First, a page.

Don’t Forget to Test Your Gear Before Heading Out
One of the things that I notice about good fire houses is that they are staffed with people who are well-trained, drill and continually check their equipment. They have good routines, each member has certain tasks and people work together to ensure that their equipment is ready to go with a moment’s notice. We can also benefit from frequently interacting with our survival gear, and here are a few ideas to keep in mind as you test, drill and practice.
All of your survival resources need to be ready to go at any time. Everything from the stuff that’s in your bug out bag to what you are keeping nearby if you end up sheltering in place needs to be in top-condition. You also need to keep adapting your gear and requirements as you learn new tricks, skills or your needs change as well. That being said, you should be inventorying, inspecting and utilizing the resources you have so that you are familiar with how they will be used in the field.
Everything, from the quality of bungee cords to the mechanical condition of your vehicle, should be in top condition as well. We all know what marginal can mean. Marginal brakes will do the job until we can make repairs next month. Marginal tires can go for another couple thousand miles before wearing until they go flat. Marginal lighters still light after 10 or so attempts. Marginal is so easy to accept, but you should never settle for it when packing and maintaining your survival items.
While everything doesn’t need to be new or in perfect condition, have high-standards. Always remember that you want to end up with things that will last the longest without breaking during a survival situation.
Do what you can to fix things that you know are going to be fixed sooner or later. Get tools and supplies that you’re running low on but keep forgetting to buy. Always overestimate and don’t worry about being paranoid or extra-cautious. The more proactive you are now will offset a world of problems later.
Take your tent, survival knife, first aid kit, emergency sewing kit, or whatever else you have tucked away in your bug out bag, and put them to use. Make sure they can be easily accessed and you know how to get set up under different conditions. Learn new techniques and adapt your supplies accordingly. Remember that your bag is full of resources, but you need skills and experience to make good use of them.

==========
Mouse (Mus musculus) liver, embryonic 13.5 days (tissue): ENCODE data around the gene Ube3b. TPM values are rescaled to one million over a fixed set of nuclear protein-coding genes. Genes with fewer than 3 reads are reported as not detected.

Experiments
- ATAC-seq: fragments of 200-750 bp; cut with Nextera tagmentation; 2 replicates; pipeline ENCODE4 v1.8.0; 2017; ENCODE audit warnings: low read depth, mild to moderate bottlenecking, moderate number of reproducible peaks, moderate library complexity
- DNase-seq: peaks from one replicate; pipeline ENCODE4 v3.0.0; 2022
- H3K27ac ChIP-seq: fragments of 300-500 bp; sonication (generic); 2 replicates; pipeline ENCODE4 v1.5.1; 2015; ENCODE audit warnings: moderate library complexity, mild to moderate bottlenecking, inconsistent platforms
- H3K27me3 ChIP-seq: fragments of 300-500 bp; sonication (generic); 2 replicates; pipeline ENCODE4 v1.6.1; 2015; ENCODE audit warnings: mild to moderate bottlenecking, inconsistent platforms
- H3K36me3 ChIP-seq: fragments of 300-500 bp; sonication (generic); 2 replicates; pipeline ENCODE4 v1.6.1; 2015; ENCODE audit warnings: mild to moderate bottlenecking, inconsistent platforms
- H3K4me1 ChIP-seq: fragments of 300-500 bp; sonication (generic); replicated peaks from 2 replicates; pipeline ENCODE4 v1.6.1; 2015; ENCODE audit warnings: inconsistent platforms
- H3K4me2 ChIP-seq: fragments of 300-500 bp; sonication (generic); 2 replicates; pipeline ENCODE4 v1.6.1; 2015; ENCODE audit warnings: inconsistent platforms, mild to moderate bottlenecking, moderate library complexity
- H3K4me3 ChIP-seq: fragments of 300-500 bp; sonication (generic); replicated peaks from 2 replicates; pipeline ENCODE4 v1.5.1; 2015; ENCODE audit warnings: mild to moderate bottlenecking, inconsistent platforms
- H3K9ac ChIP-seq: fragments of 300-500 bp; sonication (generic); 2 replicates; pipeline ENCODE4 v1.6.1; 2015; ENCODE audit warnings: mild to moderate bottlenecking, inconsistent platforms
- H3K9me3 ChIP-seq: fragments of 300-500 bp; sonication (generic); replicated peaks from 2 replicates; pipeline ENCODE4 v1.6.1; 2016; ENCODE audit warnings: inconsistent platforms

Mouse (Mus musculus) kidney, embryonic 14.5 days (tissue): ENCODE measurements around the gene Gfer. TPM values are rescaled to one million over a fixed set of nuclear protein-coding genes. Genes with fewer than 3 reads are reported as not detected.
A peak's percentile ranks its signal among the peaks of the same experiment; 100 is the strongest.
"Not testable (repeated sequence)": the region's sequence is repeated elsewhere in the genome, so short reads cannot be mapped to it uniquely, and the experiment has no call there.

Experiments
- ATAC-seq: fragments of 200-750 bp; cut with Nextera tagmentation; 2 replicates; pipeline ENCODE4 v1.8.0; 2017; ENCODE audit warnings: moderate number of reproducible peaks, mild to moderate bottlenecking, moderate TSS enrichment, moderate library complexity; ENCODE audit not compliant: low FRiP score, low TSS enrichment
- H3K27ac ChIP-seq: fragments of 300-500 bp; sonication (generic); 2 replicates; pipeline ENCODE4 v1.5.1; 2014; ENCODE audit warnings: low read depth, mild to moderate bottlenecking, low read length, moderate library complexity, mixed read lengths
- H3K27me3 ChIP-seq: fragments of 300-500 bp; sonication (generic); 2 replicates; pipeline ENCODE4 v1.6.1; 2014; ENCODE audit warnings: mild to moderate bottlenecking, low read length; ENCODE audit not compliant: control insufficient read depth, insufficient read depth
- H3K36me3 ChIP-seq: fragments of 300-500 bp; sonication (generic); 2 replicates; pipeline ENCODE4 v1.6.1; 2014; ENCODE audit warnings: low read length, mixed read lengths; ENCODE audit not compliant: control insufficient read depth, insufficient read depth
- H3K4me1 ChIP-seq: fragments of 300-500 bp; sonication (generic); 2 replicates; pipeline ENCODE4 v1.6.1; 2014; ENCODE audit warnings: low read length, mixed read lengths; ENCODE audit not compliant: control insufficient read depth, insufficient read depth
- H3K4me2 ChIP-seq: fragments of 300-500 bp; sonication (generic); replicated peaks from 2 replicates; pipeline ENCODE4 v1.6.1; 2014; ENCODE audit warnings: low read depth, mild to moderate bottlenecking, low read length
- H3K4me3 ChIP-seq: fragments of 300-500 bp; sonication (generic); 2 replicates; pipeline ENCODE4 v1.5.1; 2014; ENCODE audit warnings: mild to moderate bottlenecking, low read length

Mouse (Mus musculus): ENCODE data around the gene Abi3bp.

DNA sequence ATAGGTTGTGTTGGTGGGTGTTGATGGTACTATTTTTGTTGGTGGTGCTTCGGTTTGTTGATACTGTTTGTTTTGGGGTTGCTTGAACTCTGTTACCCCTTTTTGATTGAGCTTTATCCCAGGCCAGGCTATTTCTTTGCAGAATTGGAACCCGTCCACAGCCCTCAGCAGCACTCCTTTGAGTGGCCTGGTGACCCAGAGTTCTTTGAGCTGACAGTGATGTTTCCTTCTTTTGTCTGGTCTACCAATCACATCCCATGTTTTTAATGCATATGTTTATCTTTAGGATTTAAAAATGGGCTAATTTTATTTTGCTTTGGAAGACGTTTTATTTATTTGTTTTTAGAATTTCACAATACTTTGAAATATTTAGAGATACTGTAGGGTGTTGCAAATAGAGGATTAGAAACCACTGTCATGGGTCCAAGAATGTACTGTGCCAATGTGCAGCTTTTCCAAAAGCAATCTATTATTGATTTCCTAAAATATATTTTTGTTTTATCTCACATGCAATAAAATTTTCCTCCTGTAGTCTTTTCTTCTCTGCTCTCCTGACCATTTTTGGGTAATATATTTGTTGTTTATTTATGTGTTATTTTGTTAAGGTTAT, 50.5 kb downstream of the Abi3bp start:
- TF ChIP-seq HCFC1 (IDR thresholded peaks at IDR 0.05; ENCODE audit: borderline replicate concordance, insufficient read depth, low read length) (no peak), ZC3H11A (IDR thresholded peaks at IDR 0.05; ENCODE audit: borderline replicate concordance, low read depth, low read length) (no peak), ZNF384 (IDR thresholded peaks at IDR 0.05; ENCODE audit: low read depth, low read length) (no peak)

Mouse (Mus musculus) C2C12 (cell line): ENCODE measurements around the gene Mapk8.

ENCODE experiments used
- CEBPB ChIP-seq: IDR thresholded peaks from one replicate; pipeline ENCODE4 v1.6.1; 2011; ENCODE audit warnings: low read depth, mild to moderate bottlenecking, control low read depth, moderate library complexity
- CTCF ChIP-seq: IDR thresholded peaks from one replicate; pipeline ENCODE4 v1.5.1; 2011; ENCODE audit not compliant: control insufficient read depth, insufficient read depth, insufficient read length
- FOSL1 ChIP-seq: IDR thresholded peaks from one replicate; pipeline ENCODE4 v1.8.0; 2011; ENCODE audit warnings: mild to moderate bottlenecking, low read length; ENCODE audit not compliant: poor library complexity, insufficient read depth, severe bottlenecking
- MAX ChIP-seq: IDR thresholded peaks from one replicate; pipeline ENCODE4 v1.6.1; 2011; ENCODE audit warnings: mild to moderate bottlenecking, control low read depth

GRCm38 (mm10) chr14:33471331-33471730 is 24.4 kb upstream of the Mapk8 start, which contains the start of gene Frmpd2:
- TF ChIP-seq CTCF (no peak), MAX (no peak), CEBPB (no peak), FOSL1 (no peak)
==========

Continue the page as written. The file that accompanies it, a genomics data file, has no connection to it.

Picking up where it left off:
This will also help you to see where you can make improvements. Maybe your tent isn’t that great or your sleeping mat is not a right match. Perhaps your scissors aren’t sharp enough or your emergency fire-starting kit isn’t as effective as you would like. This is time to run things through their paces and address random issues that will undoubtedly come up during a real-world situation.
Now that your supplies are up-to-par, and you’ve spent some time honing and broadening your skills, it’s time to take a look at some of your plans and see if they need a little bit of revision as well. This can be anything from choosing the best evacuation routes to how to maximize your food storage in an intermediate bug-out location. Think of the threats you are preparing for, how you may do things differently, and then change plans accordingly.
Remember that the devil’s in the details. A lot of simple things are easily overlooked, and now is the time to make sure that you’ve kept your plans up-to-date. Have you edited your contact list or changed your emergency communication system? Are there new medications that need to be included? Have you ordered those replacement items?
In other words, you want to ensure that your material items are in top condition and that you have what you need. You also want to take time to develop your skill set and practice. Finally, you want to adapt plans and update important information as appropriate. Remember that being in a state of readiness is an active process rather than a passive one. Keep testing your gear and skills so that you will be in the best position to respond as effectively as possible.